9. I have a question regarding Zero canopies. Was the canopy used on the Model 21 and 22 the same? Did the canopy change for the Type 52 and subsequent types? Or, were the canopies one size fits all? As an aside, which models did not have the antennae? On that one I have some information regarding the removal of the antennae on an individual basis, but need to know if there was any factory mandated discontinuation of antennae placement. Thanks in advance for any help. Cheers
  10. Awesome photos, especially the early model Lancs. The last great generation. Cheers
  11. I would go with the zinc chromate for the landing gear because it makes the most sense, especially since many components were painted separately. Why would they choose a MAP color when they need to spray that particular part in a corrosion resistant paint? I have seen plenty of pics where aluminum paint was applies to the whole landing gear structure, then others in zinc chromate/amber green. Then again, anything is possible, the black and white picture guessing game. Too bad we can't get official documentation from Brewester, but once again, another historical ambiguity. You would think we would accept all these ambiguities at face value, but the OCD in us /we modelers won't let us will it? Still, I love these discussions, always stimulating. Cheers
  12. Such a shame, the Jill is a sleek and beautiful aircraft, not to mention the rugged beauty of the Ki-84. The Glenview aircraft seemed to have been pretty well cared for, but of course, it hadn't been too long since the war ended when these aircraft were displayed. At least someone has it sheltered but I doubt I will see it on display in my lifetime. We air show goers and modellers seem to be very eurocentric in our outlook regarding WWII aircraft, ignoring the significance of Japan's capable aircraft, that's a bit of a shame too. I think many do not realize that prior to 1943 the Zero was the supreme air superiority fighter, yet it is always rated below fighters like the Wildcat and Hurricane, not to mention the Spitfire. I don't think the Spitfire fared very well over Darwin in 1942 from all accounts. Thanks again Nick, you are our #1 source for intel on the subject of Japanese aircraft, as well as all things with a pigment, keep up the invaluable work. Cheers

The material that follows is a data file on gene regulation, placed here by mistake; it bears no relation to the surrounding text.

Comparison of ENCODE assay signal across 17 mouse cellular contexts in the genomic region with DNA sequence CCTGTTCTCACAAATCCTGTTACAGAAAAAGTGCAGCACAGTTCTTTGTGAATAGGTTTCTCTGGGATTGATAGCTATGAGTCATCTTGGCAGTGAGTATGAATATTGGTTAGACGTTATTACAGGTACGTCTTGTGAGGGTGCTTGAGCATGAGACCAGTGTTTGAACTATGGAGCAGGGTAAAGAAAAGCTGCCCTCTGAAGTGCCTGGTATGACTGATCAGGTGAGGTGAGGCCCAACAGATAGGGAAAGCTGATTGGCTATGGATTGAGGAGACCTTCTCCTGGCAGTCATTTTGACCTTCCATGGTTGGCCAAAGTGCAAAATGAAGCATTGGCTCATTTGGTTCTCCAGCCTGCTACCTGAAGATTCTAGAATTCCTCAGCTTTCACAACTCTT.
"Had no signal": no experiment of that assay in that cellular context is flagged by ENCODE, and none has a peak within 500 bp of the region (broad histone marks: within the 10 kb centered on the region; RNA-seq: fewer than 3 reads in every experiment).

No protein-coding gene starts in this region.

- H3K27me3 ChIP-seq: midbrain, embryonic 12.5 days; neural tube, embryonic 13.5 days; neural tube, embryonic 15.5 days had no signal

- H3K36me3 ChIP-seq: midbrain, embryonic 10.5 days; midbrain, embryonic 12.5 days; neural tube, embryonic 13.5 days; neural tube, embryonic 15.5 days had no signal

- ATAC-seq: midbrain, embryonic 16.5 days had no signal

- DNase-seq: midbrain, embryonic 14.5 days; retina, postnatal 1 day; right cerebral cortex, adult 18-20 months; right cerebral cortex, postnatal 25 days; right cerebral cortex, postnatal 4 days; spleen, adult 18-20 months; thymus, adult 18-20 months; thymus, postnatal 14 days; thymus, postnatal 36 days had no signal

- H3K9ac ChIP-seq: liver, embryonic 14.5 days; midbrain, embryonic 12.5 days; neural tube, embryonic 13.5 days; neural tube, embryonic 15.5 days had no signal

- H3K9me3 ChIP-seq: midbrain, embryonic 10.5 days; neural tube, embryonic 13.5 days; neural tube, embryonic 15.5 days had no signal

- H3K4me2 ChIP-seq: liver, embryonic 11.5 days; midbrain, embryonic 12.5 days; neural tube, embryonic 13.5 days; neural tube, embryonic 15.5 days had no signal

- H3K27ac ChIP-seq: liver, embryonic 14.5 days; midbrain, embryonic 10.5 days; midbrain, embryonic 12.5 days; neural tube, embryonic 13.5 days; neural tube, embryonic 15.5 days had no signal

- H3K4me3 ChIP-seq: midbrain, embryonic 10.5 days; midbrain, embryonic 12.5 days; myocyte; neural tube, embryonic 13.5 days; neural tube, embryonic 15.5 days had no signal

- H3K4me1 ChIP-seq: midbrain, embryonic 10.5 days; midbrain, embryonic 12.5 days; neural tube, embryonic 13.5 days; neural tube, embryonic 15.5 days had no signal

13. I was just perusing pictures of the B6N Tenzan and saw a beautiful specimen that was part of a display at Glenview NAS after the war. I also saw a few other unique aircraft like the Ki-84 and Arado 196 seaplane. Anybody know what happened to these aircraft? Maybe at the Smithsonian rotting away in a warehouse? Cheers
  14. I wonder if they were used by coastal command, and if not, how and where they were used tactically?
  15. Well, if you want to hear from an old guy who has pretty much been building consistently since 1964 I can tell you that I have only blown four or five kits to the point that I couldn't stand them.You will find that the bi-planes can really test ones patience, and I really respect the WWI guys for their patience and dedication.A lot of it depends on how steep the learning curve and how high your expectations are for your build juxtaposed with your ability. Modeling can be very frustrating, for instance, the time as a youngster that I was so frustrated with an old Revell Cr 32, (or was it 42?) that it somehow took flight and crashed against the wall. I only did that once and felt quite immature and stupid for my actions. Anyway, what to do with builds that go nowhere? I have found, since my unauthorized flight with the CR, that once you have passed the stage where you keep your gluey finger tips off the clear parts, that botched paint jobs could be very frustrating. My earliest kits were hand painted, but many times looked pretty good because I used an expensive fox hair (or some such animal) brush, but because of the introduction of the airbrush, which I slowly transitioned to (I'm no Luddite!) my models started looking better.. In most cases of botched model syndrome I was able to spray over the paint job with primer and start over again. The trick is not to gob on the paint so thick (very common with rattle can spray jobs) and that requires an airbrush, and a lot of practice with it, which brings me to another point. The kits you are not happy with make excellent airbrush practice pieces. The other factor to address is the fact that models are, and have been getting a bit pricey, just chucking them in the trash is not an easy option. Once again, a painting test bed is a good option, then when you are through, and the models are in just acceptable enough shape, go to the local children's hospital, especially the pediatric cancer ward, and see if there are any youngsters who would have their day made a bit brighter with a nice model airplane. They aren't likely to be picky like us and more than likely to think that the airplane that you gave them was the hottest thing since sliced bread! Just an idea. Hope this helps, and the best of luck with your journey through the world of building little plastic airplanes! Cheers